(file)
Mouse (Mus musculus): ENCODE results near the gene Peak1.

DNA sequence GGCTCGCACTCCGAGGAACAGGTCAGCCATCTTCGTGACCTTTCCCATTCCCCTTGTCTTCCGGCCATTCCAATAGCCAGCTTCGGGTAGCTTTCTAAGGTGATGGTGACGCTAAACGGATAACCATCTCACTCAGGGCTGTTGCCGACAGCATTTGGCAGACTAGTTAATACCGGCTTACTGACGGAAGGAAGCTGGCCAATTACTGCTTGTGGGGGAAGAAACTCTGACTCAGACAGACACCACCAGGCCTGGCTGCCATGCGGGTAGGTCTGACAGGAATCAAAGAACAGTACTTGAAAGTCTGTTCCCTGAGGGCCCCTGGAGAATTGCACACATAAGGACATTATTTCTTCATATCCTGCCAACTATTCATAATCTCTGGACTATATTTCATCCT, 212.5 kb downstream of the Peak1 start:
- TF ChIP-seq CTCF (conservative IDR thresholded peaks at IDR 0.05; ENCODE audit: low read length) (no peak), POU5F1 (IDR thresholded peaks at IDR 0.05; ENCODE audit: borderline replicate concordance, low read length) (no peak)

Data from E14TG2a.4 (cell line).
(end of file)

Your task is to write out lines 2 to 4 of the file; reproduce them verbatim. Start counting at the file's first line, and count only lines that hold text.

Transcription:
DNA sequence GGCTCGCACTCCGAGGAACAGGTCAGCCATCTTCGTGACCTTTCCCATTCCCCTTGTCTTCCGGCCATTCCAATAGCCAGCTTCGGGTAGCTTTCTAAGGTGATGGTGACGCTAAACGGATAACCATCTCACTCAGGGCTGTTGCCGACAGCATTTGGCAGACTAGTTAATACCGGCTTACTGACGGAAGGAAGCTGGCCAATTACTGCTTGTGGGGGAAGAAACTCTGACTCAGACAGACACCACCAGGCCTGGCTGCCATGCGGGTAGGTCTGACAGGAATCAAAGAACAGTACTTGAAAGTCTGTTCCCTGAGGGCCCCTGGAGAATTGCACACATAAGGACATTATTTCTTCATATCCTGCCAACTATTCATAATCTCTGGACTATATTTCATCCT, 212.5 kb downstream of the Peak1 start:
- TF ChIP-seq CTCF (conservative IDR thresholded peaks at IDR 0.05; ENCODE audit: low read length) (no peak), POU5F1 (IDR thresholded peaks at IDR 0.05; ENCODE audit: borderline replicate concordance, low read length) (no peak)

Data from E14TG2a.4 (cell line).